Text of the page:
She also uses motivational speaking as a technique to focus on her workout. She listens to Les Brown. “ if you put motivational speakers for athletes on You Tube, a lot of those videos that show are on my playlist. I listen to a lot of it, it helps not only because it’s motivational but because someone is talking to you, so you zone out, and you forget what you’re doing,” she said.
“Try it” she told me. And when it comes to her music playlist she listens to reggae and Future. “This is something I’ve always wanted, you have to think of the end results. You must keep going,” she said.
“It takes a lot of sacrifice, a lot of dedication. Before I turned Pro, I would lose all the time. I almost lost all my fights in my amateur career,” she said. “I would think what the fuck, I don’t get this, I’m doing everything according to the protocol, I’m eating right, I stay dedicated,” she said.
During these rough times, she used to work on Fremont, CA full time. Before she would go to work, she would wake up at five in the morning, she would run five miles, work her eight-hour shift, right after she would drive to San Francisco, and train till nine thirty at night. Then drive back home. She did this routine for three years.
“Why am I still doing this, I’m losing all my fights, my mom would ask me the same” she said.
“I knew I had something in me, I knew I don’t suck. Why am I losing fights? I just kept going, it had a lot of sacrifices. I missed weddings, birthdays, baby showers because I had to practice,” she said.
“Losing all those fights, after a while I just snapped out of it, and started winning my fights. Then I turned Pro, “she said. “The moment when I first won a fight, I said I’m never fucking letting this feeling go because I know what is like to win, and what is like to lose over and over. I never want to get back to the place,” she said.
Now that she’s a pro fighter, she improves her training because she doesn’t want to lose. Even though she’s lost a few times she says, it’s not her addiction to win. She admits when she loses but she knows that life goes on, and she trains harder, learning from every fight.
“I’m not going to go out like a bitch and quit because I lost. I’m going to keep going because I know I’m going somewhere,” she said.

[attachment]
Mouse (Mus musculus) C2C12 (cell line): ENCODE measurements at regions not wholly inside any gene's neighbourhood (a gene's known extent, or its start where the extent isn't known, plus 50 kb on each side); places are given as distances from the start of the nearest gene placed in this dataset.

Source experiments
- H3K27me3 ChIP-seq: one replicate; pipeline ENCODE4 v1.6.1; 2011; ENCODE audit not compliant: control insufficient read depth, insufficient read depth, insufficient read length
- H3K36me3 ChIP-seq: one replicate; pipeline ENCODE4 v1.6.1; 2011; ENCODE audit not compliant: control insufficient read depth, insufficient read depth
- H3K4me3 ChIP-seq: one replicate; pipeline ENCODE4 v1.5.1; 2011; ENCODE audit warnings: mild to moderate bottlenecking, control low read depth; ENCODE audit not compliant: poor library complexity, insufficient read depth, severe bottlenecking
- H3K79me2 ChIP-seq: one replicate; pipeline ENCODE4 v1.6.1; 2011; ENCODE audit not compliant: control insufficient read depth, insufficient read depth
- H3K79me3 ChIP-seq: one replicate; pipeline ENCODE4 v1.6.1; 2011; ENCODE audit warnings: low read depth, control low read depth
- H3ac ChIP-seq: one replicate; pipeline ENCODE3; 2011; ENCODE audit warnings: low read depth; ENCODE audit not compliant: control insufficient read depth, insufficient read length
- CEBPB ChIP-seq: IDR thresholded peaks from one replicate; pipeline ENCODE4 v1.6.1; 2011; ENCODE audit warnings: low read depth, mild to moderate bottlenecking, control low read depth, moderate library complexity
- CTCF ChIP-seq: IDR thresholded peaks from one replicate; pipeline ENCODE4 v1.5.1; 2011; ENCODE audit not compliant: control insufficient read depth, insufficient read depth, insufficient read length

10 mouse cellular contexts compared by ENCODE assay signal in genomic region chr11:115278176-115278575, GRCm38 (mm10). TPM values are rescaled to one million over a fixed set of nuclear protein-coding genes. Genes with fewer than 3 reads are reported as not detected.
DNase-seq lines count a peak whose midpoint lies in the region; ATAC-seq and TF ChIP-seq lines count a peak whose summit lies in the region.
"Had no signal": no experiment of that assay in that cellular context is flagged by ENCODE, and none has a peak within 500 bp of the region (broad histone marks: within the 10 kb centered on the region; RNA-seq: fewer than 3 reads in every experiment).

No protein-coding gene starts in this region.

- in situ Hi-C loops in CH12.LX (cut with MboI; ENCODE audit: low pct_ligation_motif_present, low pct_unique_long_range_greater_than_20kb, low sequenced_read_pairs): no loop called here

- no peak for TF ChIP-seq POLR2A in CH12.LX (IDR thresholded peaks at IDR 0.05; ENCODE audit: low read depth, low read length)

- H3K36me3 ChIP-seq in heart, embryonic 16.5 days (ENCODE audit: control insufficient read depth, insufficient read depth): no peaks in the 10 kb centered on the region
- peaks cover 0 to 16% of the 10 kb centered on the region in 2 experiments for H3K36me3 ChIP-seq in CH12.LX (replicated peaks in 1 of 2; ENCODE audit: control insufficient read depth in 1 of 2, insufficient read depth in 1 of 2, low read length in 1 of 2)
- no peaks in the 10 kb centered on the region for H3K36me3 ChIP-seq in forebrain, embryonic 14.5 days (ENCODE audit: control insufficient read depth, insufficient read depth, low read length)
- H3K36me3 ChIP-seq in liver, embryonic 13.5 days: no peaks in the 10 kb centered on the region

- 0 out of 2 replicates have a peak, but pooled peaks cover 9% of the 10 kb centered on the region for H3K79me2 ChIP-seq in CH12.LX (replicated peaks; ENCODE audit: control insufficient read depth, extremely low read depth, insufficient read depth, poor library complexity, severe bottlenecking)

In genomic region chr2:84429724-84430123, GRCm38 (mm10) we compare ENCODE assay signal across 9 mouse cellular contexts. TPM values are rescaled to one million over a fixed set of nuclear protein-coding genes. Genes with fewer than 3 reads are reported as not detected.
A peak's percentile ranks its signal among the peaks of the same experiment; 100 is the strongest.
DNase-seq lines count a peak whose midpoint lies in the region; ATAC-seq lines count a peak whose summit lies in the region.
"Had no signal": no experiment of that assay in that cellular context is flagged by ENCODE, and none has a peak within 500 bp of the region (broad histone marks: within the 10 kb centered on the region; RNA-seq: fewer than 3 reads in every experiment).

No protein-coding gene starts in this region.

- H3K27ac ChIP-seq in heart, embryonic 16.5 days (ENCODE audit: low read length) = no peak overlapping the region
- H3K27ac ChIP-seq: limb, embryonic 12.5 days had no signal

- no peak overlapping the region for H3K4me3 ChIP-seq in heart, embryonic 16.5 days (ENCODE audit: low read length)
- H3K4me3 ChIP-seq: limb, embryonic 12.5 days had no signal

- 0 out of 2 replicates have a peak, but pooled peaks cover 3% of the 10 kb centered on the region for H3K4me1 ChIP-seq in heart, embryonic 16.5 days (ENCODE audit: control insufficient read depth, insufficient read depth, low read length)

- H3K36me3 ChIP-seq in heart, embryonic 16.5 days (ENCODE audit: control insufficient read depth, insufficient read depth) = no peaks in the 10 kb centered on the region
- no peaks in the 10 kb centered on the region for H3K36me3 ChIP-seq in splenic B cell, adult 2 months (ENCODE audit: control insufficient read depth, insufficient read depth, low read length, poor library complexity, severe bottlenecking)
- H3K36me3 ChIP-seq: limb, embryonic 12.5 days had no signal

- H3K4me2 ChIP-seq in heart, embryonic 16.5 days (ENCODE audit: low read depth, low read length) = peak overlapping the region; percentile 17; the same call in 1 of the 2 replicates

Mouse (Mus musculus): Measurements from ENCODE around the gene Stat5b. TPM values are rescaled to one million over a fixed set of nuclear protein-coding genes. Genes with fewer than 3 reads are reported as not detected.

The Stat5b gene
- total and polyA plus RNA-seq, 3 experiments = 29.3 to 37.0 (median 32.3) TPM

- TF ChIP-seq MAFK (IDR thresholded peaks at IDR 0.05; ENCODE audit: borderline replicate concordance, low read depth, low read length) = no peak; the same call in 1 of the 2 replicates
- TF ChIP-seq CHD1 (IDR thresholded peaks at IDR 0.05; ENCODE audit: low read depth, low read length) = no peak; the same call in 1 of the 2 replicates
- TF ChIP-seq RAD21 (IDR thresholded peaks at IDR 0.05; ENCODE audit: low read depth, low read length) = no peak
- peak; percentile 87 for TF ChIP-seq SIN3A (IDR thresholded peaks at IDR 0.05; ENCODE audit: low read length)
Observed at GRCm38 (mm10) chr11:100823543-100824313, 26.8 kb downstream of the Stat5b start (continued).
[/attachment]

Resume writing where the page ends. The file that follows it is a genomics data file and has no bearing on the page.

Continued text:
She said she never joined the sport with the intention of becoming the world champion. “I just like to fight, at the beginning of my career I knew I wasn’t here because of the money, I just love to fight,” she said.
Nievera also said that if she had to choose another sport, she would do Tennis because it’s a one on one game, same challenge as fighting reminding her it’s a gladiator modern-day sport as well.
“I’m a team player, don’t get me wrong but I would get frustrated like why didn’t you get the ball,” she said. “If I mess up, it’s only me. I wouldn’t blame somebody else,” she said laughing.
“Wherever the sport takes me, that’s where I’ll go, I feel like I’ve accomplished something already but I still got more to offer,” she said.
In a future Nievera would like to open a school. She says she’s too in love with the sport that she can’t get away from it. She can see herself, training her kids, and training people. She said her goal in life, and motivation is to make her parents, and team proud.
“I know my parents low-key are proud of me, they don’t like to see me hurt, and my team I protect them like my blood. Yeah, I fight for me because I love the sport but I also want to make my loved ones proud,” she said.
“If I’m inspiring people that’s fucking awesome, I just want to say don’t ever feel discourage, or that you can’t handle it because this is the price for everything. If you want something, and deep down you know you’re made for it, you’re going to get it,” she said.
“Work is work that’s what I learned from the sport. Even if it’s a shitty day, you keep going, push yourself, I talk to myself and motivate myself” she said.
“No matter how many times you lose, but if you stick with it, you’re going to get something. Just stick with it, and you’ll see something. When you start seeing results, it becomes a fucking obsession,” she said.
Nievera also said that having her coach, and team pushing her, makes it easier to go harder on her training however she said “When you do things under the radar when no one is watching. When your coach isn’t telling you what to do, and you just do that on your own, that’s when you know you are self-driven and self-motivated.”